Page last updated at 12:36 GMT, Monday, 4 May 2009 13:36 UK

Swine flu cases spread across US

Woman wearing a mask walks on the beach near the US-Mexico border in Tijuana, Mexico, on 3/5/09
Neighbours Mexico and the US have seen the highest number of cases

Some 226 swine flu cases have been confirmed in 30 states and more are expected, US health officials say.

They said most cases were mild - although a small boy visiting from Mexico died - and the spread was no worse than seasonal flu.

Mexico, where the outbreak originated, says cases of new infections are declining and authorities will decide on whether to allow schools to reopen.

But the World Health Organization (WHO) has warned against complacency.

WHO chief Margaret Chan said the real test would come when the winter influenza season hit countries.

"We hope the virus fizzles out, because if it doesn't we are heading for a big outbreak," she told the UK's Financial Times.

Mexico: 101 suspected deaths - 25 confirmed
US: One death, 226 confirmed cases
New Zealand: 6 confirmed cases
Canada: 101 confirmed cases
Spain: 54 confirmed cases
UK: 18 confirmed cases
Germany: 8 confirmed cases
Israel: 3 confirmed cases
France: 4 confirmed cases
Italy: 4 confirmed cases
El Salvador: 2 confirmed cases
Netherlands, Switzerland, Austria, Denmark, Hong Kong, South Korea, Irish Republic, Costa Rica, Colombia, Portugal: 1 confirmed case

Countries with confirmed cases of secondary transmission:
Mexico, US, Canada, Spain, Germany, UK

"I'm not predicting the pandemic will blow up, but if I miss it and we don't prepare, I fail. I'd rather over-prepare than not prepare".

She indicated that the WHO was likely to raise its flu alert level to the top of its six-point scale - meaning the virus had spread between different regions and a global pandemic was under way.

But she stressed that this did not necessarily mean every country would be affected or that there would be many more deaths.

"It is a signal to public health authorities to take appropriate measures," she said.

The WHO said on Monday that 985 cases of the virus had been officially reported across 20 countries.

Person-to-person transmission has been confirmed in six countries.

Slightly more than 100 people in Mexico are thought to have died from the swine flu strain, although only 25 cases have been confirmed.


• Portugal's health ministry confirmed its first case of swine flu

• The number of confirmed cases in Italy rose from two to four

• Spain raised the number of confirmed cases from 40 to 54, making it the worst-hit country in Europe

• Turkish media reports of a patient dying from swine flu in the southern Antalya province were denied by a hospital spokeswoman to Reuters news agency

'Not over yet'

In the US, the number of confirmed cases rose from 160 to 226. Officials said this was because the results of lab tests were now coming through, rather than because of a new surge in cases.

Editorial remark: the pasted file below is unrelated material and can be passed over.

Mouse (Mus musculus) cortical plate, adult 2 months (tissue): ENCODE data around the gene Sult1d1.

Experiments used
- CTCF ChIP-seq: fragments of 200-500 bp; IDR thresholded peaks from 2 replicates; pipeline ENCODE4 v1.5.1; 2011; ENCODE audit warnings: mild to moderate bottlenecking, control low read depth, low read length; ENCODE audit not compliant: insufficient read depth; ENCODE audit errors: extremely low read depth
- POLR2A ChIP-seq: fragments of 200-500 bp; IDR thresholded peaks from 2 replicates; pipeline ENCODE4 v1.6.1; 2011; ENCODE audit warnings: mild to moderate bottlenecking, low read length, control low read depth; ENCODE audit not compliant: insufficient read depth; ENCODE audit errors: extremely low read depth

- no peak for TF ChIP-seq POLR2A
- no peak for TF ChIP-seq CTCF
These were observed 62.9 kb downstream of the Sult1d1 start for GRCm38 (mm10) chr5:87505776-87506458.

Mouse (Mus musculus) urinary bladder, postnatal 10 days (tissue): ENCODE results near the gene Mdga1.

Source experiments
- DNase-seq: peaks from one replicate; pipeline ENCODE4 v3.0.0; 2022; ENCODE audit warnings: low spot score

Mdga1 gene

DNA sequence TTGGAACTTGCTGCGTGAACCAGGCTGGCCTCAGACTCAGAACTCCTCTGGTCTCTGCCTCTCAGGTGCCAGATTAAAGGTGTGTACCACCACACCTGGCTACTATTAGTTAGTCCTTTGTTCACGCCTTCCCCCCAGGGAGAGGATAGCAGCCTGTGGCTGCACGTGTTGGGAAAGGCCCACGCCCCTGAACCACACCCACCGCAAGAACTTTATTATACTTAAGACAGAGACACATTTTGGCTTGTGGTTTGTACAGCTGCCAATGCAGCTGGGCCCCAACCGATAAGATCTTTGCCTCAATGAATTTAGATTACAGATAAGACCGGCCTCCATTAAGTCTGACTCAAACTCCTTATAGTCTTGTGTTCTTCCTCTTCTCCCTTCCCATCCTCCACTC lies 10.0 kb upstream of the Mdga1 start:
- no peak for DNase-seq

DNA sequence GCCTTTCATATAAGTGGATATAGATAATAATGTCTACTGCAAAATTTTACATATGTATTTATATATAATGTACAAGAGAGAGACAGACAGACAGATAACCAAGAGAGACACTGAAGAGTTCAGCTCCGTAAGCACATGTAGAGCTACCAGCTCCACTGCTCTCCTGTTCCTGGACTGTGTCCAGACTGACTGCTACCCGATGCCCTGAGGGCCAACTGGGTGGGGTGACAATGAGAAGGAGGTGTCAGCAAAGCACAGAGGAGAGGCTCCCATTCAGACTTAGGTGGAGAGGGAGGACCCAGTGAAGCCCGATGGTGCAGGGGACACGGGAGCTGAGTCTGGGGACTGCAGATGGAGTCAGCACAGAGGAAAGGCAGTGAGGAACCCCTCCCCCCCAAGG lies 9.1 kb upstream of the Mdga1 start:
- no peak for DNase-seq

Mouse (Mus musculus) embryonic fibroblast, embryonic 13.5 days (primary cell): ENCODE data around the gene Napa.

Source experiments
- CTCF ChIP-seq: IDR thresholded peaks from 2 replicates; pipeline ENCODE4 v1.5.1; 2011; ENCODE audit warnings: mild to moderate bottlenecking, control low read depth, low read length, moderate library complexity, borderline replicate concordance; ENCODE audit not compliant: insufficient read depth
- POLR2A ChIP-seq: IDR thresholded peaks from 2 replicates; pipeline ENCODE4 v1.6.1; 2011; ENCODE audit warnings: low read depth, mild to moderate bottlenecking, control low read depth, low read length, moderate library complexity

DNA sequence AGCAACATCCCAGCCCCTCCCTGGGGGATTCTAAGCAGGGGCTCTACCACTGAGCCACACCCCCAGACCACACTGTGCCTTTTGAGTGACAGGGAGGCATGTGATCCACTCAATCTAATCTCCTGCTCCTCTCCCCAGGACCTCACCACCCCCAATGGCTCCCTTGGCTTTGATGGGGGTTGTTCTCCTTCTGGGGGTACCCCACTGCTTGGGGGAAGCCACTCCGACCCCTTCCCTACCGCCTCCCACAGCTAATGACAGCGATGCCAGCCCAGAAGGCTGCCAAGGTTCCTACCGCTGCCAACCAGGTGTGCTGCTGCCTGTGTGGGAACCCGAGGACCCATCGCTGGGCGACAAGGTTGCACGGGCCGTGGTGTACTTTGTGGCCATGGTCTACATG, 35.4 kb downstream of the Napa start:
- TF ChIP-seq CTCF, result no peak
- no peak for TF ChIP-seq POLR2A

Mexicans trying to get back to normal

But an expert from America's Centers for Disease Control and Prevention said the virus was fairly widespread.

"Virtually all of the United States probably has this virus circulating now," Dr Anne Schuchat said.

"That doesn't mean that everybody's infected but within the communities, the virus has arrived."

She said that although she expected cases to become more severe and to lead to deaths, this in itself would not be unusual as every year 36,000 people died in the US after contracting seasonal flu.

But she warned: "I don't think we're out of the woods yet."

'Discriminatory measures'

Mexican officials are due to decide on Monday whether to allow schools and businesses to reopen after reporting that its most lethal outbreak might be levelling off.

Swine flu symptoms are similar to those produced by ordinary seasonal flu - fever, cough, sore throat, body aches, chills and fatigue
If you have flu symptoms and recently visited affected areas of Mexico, you should seek medical advice
If you suspect you are infected, you should stay at home and take advice by telephone initially, in order to minimise the risk of infection

Health Minister Jose Angel Cordova said that the virus appeared to have peaked between 23-28 April.

"The evolution of the epidemic is now in its declining phase," he told a news conference.

President Felipe Calderon, meanwhile, denounced what he described as "discriminatory measures" against Mexicans by some countries "because of ignorance and misinformation".

He did not name any countries but his remarks came after Mexico criticised China for placing in quarantine up to 70 Mexicans, even though they had shown no sign of having contracted swine flu.

Mexico said it was planning to send a plane to Beijing to pick up the Mexicans.

China denied it was being discriminatory. "This is purely a question of health inspection and quarantine," the foreign ministry said.

More than 300 guests at a hotel in Hong Kong have also been under quarantine for a week after a fellow guest contracted the disease.

One guest, Kevin Ireland, spoke of a "sense of paranoia" initially by the authorities - who tackled the Sars outbreak in 2003 - but added that "there's no restriction on any kind of interaction" among the guests.

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